What could go wrong?
Cue a murderous riot with one gang screaming 'React!' and the other bellowing 'Angular!'.
Wouldn't happen with Python.
240 posts • joined 30 Apr 2007
The moon is 384K km away. For the mirror to be in position every night, all night, it would have to be in geostationary orbit at 36K km away. So it would have to be about 1 tenth the width to the moon to appear the same size, so about 350 km in diamter. Now happily the moon isn't very shiny, about 12% of light gets reflected. So our mirror, to reflect the same amount of light assuming 100% reflective, would only have to be about an 8th in surface are. That still makes a mirror about 120 km across. The extremely delayed James Webb telescope has a mirror of 6.5m diameter.
That only really reaches maximum brightness when most of the sunward side of the mirror is visible. Generally it would appear in the sky as a bright ellipse (Or not at all) unless it was set to rotate.
The Beagle 2 vanished. The ESA postmortem report damned the project, especially the smaller parachute and crashbags approach to landing.
Many years later, it would appear that the Beagle 2 landed intact, but for whatever reason the solar panels didn't properly deploy. So yes, that landed fine.
Actually a Cornish pasty should only be a third meat with the rest potato, onion and other cheap filler.
You might be promised a meat filled pasty, but thats not at all what you'll get. A bit like what the good people of Cornwall will discover when they find what their Brexit vote really means.
I can remember when Ocean was commissioned, the first ship in a while not to be named after a city. There were several letters in The Telegraph along the lines of 'We used to call our ships Victory and Murderer and WarBastard. Why is this HMS Ocean? What next, HMS Badger?'. I'm not sure what Ocean is going to be replaced with. Probable one of the two aircraft carriers with no aircraft to fly.
Yes. The US was a great help. The harriers fired the latest sidewinders (It was the sidewinders that made the air cover so deadly to the argies, not the venerable but slow harriers) and the fleet was powered by US supplied oil.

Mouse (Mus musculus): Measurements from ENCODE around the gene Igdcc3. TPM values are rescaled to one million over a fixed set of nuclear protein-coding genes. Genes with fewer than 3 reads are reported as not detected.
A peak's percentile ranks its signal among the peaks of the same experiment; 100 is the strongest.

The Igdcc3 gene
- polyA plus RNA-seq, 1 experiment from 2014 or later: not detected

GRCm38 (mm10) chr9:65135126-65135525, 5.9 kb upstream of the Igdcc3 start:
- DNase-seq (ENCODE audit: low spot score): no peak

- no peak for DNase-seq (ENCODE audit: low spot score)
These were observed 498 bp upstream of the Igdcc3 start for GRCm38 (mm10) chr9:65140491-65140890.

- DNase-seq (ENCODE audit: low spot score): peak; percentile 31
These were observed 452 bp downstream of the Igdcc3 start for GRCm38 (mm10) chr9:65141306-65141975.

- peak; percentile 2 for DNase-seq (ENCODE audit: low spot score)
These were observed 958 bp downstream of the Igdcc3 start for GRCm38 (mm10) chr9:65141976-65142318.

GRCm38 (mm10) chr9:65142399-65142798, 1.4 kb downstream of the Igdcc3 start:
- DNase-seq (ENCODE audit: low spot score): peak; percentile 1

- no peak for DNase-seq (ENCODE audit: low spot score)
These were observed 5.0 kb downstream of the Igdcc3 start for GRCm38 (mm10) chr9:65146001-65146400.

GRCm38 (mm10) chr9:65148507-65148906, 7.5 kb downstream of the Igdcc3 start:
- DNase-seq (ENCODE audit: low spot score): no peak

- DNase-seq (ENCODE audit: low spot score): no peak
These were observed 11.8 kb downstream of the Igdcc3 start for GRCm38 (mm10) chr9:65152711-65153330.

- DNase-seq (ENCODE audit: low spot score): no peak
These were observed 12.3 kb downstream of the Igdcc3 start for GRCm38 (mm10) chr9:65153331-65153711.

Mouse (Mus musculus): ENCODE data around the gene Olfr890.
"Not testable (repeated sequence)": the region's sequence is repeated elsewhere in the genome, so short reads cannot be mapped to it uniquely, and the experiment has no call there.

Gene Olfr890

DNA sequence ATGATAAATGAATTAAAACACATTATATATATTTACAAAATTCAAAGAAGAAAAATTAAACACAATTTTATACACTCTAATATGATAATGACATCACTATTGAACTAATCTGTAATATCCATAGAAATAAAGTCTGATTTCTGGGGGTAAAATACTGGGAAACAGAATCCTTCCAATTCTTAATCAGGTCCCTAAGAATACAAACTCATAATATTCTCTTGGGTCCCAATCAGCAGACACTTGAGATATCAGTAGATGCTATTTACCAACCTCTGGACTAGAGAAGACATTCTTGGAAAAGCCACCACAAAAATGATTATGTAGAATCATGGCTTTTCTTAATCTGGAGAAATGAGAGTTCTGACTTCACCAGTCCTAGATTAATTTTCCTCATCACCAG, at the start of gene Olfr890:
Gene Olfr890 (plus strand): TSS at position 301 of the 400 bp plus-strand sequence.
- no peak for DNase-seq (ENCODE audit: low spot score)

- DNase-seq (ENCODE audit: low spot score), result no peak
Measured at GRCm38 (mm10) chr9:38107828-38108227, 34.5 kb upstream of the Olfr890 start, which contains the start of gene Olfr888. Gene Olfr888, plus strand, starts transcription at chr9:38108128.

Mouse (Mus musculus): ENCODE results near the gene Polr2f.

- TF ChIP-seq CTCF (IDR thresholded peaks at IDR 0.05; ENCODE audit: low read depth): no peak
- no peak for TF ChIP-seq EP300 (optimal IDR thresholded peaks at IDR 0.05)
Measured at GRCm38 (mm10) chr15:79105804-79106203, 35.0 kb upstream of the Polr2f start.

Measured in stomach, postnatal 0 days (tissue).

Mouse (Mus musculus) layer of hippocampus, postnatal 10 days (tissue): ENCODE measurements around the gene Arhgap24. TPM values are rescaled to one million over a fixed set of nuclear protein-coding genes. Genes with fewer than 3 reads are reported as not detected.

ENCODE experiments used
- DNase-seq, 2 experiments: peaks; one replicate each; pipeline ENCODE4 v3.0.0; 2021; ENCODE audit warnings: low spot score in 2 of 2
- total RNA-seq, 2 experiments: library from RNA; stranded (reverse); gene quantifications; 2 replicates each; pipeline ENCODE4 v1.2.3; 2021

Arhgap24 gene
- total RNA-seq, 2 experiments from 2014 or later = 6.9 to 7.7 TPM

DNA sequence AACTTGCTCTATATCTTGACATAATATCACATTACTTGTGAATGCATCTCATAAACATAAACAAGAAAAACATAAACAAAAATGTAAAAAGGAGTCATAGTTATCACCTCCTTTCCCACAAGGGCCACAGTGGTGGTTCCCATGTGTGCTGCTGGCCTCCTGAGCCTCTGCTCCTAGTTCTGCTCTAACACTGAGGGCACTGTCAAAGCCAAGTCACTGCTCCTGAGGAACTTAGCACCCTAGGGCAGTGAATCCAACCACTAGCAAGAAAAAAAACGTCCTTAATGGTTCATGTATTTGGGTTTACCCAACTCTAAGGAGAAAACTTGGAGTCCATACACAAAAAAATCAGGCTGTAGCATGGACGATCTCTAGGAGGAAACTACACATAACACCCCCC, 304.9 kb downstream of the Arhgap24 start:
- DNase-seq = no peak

Now the french engineers working to keep the exocets available, thats another story.
I agree. Its worth giving it a go. I've got a couple of aunties that took early retirement after working in the NHS. If they took in two patients each then they'd get a living wage, two beds in hospitals would be unblocked, and the patients would have company while they recuperated in much better condition than being left on their own all day at home. The only misgiving is how much experience the host needs. No experience at all is asking for trouble.
I can see where this one is going. The next time that there is a banking crash so that people lose their jobs and homes, the bankers will be able to point to their computers and claim "Hey, look, it wasn't us! This naughty AI did it. I deserve my bonus for switching the machine off. It would all have been so much worse if I hadn't.".
Its not just which device you want bringing back, but which power lead to go with it. I remember the days of having Nokia, Philips and Motorola charges under my desk, all incompatible. Now its just a minor annoyance when I find a mini USB device rather than a micro.
See, those EU dictats were good for some things. I bet Farage still covets his Nokia charger.
The obvious connection is with Clarke's 2061, where in the aftermath of Jupiter collapsing into a star, it spat out a solid carbon core: essentially a giant diamond, hence the mission to investigate it is Lucy after the obligatory Beatles song. I don't see why this nickel asteroid would have a high carbon/ diamond content.
I find the idea of universal basic income. I've read all the articles. But, two things I've never seen addressed:
1. I still don't know how its going to be paid. The most common solution seems to be a far-fetched idea of printing money. This will increase inflation, but that increase would be offset by the deflation caused by greater automation.
2. Because we are British, if we are given an extra £X a month, you can bet that would quickly be accounted for in house price inflation, and everyone would be back where they started from.
Back in the days of my Spectrum and cassettes, if the the cassette recorder was having a bad day and I was repeatedly was getting the 'R Tape Loading Error', I had a little ritual. I'd read somewhere that cats could produce static in their fur, and that static was bad for the tape loading. So I'd go and find the cat, hold her flat on the floor to 'earth' her, and if I could keep her there for 5 minutes without wriggling then the tape would definitely work.
Modest cat torture (Cuddling) was what it took for a single 10 year old to work a ZX Spectrum. Maybe a multi-billion science project requires a human sacrifice ritual.
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